The OFT considers that it is not necessary to reach a final view on the scope of any relevant frame of reference because, even when considered on a narrow disaggregated basis, no competition concerns arise. For completeness, we have however considered share of supply data in relation to the supply of (i) electricity; (ii) gas; (iii) dual fuel to domestic customers.
Ofgem grants electricity and gas supply licences that cover Great Britain. While the former regional incumbent suppliers generally still enjoy high shares of supply in those areas, as noted above, evidence shows that customers have been switching to new entrant suppliers. There is further evidence that switching costs are low, switching rates have been steady (around 10-15 per cent per annum), and the rate of customers switching away from the former incumbent suppliers is high (e.g. around 45 per cent of electricity domestic customers are no longer with their former incumbent suppliers).
For the purposes of analysing the competition effects of this case, the OFT has therefore considered the geographic frame of reference for the supply of electricity and gas to be as wide as Great Britain.
The parties’ combined shares of supply (see [Note 4]) in each of electricity, gas and dual fuel to domestic customers in Great Britain will vary between 10 per cent and 20 per cent with very negligible share increments (less than 1 per cent).
In each of the considered relevant frames of reference, post-merger, NPower will still be constrained by other larger suppliers such as British Gas plc, Powergen plc, Scottish and Southern plc, EDF Energy plc and ScottishPower.
Due to the degree of existing competition, the negligible share increments arising from the merger and the lack of third party concerns, an assessment of barriers to entry and buyer power in these segments is not necessary.
Post-merger there will be two vertical relationships between (i) RWE Npower electricity generation business and the Telecom electricity business; and (ii) RWE Npower gas shipping business and Gas Plus.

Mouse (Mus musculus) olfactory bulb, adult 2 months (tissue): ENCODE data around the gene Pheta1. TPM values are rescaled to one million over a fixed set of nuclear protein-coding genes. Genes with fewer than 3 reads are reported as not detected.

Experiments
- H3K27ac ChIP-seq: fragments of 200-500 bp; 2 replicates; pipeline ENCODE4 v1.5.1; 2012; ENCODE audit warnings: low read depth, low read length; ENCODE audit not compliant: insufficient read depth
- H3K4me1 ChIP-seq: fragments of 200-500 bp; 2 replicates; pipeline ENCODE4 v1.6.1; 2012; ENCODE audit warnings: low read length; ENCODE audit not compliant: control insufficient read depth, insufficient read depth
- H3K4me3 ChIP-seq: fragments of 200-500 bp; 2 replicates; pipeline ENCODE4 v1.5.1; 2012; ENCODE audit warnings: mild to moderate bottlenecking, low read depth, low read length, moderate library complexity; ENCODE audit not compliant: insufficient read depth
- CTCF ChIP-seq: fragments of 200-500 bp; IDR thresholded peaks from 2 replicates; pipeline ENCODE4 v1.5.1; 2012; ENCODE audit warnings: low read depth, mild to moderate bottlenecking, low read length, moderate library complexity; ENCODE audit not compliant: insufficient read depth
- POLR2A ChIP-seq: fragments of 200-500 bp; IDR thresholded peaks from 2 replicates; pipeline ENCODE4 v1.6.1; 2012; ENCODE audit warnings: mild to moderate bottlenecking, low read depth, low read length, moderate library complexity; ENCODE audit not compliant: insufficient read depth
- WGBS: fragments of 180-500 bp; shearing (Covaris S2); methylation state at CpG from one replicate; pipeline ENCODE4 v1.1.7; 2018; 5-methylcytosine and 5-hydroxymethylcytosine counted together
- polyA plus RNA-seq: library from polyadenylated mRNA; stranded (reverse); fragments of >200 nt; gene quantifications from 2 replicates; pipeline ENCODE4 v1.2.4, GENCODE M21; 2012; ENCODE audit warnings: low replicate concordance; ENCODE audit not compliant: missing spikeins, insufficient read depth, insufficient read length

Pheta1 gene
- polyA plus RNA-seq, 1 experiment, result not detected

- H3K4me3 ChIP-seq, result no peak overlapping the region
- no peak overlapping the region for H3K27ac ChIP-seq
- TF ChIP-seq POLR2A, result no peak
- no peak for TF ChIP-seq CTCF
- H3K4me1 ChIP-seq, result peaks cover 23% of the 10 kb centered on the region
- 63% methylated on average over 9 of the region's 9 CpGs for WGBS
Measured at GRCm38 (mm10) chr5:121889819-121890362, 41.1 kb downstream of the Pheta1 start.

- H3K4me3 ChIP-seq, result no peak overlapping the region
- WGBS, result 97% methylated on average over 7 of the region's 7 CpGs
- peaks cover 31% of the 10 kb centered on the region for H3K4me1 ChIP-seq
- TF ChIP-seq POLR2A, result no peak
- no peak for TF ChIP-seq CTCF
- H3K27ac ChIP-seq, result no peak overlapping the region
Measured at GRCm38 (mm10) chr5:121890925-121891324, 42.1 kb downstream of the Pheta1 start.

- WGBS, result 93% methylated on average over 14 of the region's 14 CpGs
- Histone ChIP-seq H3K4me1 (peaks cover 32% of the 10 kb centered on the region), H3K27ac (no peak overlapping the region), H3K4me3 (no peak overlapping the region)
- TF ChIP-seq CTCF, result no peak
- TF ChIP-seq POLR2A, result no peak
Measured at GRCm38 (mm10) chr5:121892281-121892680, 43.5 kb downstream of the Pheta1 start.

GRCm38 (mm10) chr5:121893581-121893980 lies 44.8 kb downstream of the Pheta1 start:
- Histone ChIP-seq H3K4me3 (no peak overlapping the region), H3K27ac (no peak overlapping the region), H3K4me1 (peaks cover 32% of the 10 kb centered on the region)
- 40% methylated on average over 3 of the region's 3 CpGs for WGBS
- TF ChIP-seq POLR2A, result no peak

Given the small share of supply increments and remaining competition in these sectors, no vertical concerns arise as a result of this merger.
THIRD PARTY VIEWS
Ofgem believes that the acquisition does not raise any significant concerns for competition in the electricity and gas sectors, or in relation to vertical integration, having taken into account the level of competition present and the relatively small increase in Npower’s position in these sectors.
No other third parties expressed any concerns about the transaction to the OFT.
The merging businesses overlap in the supply of electricity and gas to domestic customers as well as in gas shipping. Given the parties’ low combined shares of supply, the negligible increments, the level of existing competition and the lack of third party concerns, no competition concerns arise on any of these frames of reference.
Consequently, the OFT does not believe that it is or may be the case that the merger may be expected to result in a substantial lessening of competition within a market or markets in the United Kingdom.
This merger will therefore not be referred to the Competition Commission under section 33(1) of the Act.
1. Npower has an existing share of supply of electricity to domestic customers exceeding 25 per cent in three regions of the UK (Midlands, Northern and Yorkshire) which individually or collectively may constitute a substantial part of the UK. Combined shares of supply in these regions, measured as a share of total households supplied are, respectively, [40-50] per cent, [50-60] per cent and [45-55] per cent.
2. OFT's decision of 30 June 2004 in Scottish and Southern Energy/Atlantic Electric and Gas Ltd.
3. Ofgem's Domestic Retail Market Report, June 2005.
4. Based on number of households supplied 2004-2005.